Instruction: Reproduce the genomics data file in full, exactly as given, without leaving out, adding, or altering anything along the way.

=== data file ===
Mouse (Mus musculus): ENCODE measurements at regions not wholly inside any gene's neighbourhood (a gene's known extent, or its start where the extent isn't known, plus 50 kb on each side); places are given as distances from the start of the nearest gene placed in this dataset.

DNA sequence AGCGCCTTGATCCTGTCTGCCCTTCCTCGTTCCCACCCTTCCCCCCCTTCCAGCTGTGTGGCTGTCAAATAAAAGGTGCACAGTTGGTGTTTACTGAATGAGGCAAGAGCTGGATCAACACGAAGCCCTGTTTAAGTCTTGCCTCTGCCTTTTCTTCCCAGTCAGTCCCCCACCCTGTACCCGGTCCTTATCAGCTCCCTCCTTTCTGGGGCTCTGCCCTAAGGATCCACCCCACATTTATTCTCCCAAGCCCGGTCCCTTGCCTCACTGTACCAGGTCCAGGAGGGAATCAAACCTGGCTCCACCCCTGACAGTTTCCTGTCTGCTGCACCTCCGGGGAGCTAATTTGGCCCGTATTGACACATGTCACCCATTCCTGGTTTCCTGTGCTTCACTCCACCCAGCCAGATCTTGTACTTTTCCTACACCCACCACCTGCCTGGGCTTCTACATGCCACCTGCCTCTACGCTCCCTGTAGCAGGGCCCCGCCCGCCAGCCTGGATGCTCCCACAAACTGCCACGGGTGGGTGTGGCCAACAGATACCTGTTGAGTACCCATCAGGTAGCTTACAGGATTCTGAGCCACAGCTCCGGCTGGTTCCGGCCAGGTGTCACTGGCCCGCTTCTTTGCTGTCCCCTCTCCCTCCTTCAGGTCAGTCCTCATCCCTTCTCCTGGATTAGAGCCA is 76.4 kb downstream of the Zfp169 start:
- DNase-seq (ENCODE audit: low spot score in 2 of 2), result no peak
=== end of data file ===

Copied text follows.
Mouse (Mus musculus): ENCODE measurements at regions not wholly inside any gene's neighbourhood (a gene's known extent, or its start where the extent isn't known, plus 50 kb on each side); places are given as distances from the start of the nearest gene placed in this dataset.

DNA sequence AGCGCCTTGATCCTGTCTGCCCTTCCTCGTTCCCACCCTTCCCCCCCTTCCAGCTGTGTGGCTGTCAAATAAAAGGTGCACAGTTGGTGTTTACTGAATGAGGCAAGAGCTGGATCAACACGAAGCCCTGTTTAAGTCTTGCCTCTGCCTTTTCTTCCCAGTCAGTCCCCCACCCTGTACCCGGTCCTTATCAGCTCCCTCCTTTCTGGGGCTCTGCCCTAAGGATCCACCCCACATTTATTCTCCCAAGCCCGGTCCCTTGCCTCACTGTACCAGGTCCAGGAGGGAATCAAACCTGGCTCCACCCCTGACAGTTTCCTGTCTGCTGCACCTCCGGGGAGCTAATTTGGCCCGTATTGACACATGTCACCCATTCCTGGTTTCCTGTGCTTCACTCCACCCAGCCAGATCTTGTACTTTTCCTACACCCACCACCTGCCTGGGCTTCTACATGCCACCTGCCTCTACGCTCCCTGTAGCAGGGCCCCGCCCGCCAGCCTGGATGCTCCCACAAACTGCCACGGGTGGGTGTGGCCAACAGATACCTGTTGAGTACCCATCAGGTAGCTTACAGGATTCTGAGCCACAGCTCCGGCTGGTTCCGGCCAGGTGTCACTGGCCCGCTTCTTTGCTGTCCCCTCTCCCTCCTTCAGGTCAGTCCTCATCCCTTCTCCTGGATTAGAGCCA is 76.4 kb downstream of the Zfp169 start:
- DNase-seq (ENCODE audit: low spot score in 2 of 2), result no peak